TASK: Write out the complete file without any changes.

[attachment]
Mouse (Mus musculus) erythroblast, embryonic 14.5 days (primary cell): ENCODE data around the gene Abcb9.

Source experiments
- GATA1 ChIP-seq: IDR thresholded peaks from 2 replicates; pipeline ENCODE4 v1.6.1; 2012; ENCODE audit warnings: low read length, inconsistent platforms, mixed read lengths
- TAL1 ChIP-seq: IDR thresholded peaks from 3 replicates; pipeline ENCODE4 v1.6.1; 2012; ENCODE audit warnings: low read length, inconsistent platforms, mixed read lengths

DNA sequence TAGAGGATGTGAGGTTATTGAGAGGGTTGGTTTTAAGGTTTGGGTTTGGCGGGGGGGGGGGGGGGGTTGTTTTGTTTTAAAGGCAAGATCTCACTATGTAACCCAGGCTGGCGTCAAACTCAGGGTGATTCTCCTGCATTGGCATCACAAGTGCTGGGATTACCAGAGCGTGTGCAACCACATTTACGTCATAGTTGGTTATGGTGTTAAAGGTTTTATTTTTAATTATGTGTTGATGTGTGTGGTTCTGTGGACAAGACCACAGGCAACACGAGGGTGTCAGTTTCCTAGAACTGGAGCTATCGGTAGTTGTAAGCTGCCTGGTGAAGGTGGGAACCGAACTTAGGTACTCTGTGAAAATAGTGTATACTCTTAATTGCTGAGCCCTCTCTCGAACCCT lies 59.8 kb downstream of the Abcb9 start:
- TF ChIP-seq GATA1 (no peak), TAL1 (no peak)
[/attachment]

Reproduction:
Mouse (Mus musculus) erythroblast, embryonic 14.5 days (primary cell): ENCODE data around the gene Abcb9.

Source experiments
- GATA1 ChIP-seq: IDR thresholded peaks from 2 replicates; pipeline ENCODE4 v1.6.1; 2012; ENCODE audit warnings: low read length, inconsistent platforms, mixed read lengths
- TAL1 ChIP-seq: IDR thresholded peaks from 3 replicates; pipeline ENCODE4 v1.6.1; 2012; ENCODE audit warnings: low read length, inconsistent platforms, mixed read lengths

DNA sequence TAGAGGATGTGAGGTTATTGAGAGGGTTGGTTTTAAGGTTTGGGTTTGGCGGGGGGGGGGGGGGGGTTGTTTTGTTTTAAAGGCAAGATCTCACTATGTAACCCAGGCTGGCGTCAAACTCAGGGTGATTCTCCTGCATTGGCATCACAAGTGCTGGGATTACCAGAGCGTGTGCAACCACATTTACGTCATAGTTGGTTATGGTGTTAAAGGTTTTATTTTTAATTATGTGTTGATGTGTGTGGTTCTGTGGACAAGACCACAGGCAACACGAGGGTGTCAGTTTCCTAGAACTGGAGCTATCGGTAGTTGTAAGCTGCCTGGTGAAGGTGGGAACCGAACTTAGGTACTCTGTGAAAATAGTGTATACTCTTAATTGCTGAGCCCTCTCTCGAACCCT lies 59.8 kb downstream of the Abcb9 start:
- TF ChIP-seq GATA1 (no peak), TAL1 (no peak)